If you take photographs and publish them anywhere, you probably edit or post-process them in some way.
And if you don’t, I think you should.
Photoshop can be a dirty word to some and I do agree that excessive manipulation can blur the lines between photography and digital art.
I’d never digitally remove a person to make a beach look deserted. I’d rather tell a story of a beach with people on it.
However, I would straighten the horizon if it needed straightening. Adjusting things like shadows, highlights, contrast, and saturation is also fair game.
If you want your images to stand out, I’d say post-processing is almost essential.
Don’t feel guilty. The photographers you follow online do it, and they’re only doing digitally what people did for decades in the darkroom anyway.
The good news is you’ve got plenty of options for software that can help you with your editing and post-processing.
I use Lightroom.
Let me tell you why.
Lightroom is simple to learn and use
Before I started using Lightroom (and Photoshop), there was some intimidation around the thought of learning them.
Because they’re really complicated, right?
Well, yes and no.
They’re really powerful and have a lot of features. It would take you forever to learn everything about them, but you don’t need to.
You only need to learn what you need to know and, in the beginning, that isn’t much.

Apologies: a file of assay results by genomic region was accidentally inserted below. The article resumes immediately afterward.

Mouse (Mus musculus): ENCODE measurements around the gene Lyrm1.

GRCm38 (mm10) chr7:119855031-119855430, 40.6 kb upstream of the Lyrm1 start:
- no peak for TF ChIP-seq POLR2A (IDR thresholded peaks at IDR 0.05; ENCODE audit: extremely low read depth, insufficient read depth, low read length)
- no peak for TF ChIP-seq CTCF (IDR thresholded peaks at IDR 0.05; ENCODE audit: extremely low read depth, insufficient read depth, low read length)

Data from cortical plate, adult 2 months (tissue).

As you get better at the simple things you can start diving deeper.
Take it slowly, step by step, and you’ll one day realise how much you’ve learnt – how much better you are at editing than you used to be – without really noticing the incremental improvements along the way.
The learning curve goes as high as you want it to, but it starts off very easy with one-click straightening and sliders for all the main adjustments.
And not to mention the presets you can use.
Using Lightroom presets
Lightroom presets are like the filters other photo editing apps give you.
They’ll make pre-determined adjustments to your images.
The good thing about Lightroom presets is there are countless ones you can use.
Whereas other software may have a limited number of filters and effects, anyone can make Lightroom presets.
It’s effectively an open-source market.
A lot of photography bloggers create their own and make them available to you.
And if they can make their own then so can you.
Presets are invaluable in streamlining your photo editing workflow and getting consistency through your image sets.
Using other platforms with set filters means being at the mercy of what they give you.
Having the ability to make your own means that, once you’ve taken the time to create and save them, you can have your photographs looking exactly as you want to with a single click forevermore.
Check out this before ‘n’ after – done with one-click auto-straightening and the VF-01 preset from my Vintage Film pack.
Lightroom to keep your images safe
Another great benefit of using Lightroom is the way it keeps your original images safe and intact.
Safe means that they’re uploaded into Lightroom itself, rather than being temporarily opened by the software like you would with Photoshop.
This is good for quite a few reasons.
The first is being able to use Lightroom to back up your files.
Lightroom itself will periodically back your library up, with the frequency depending on you.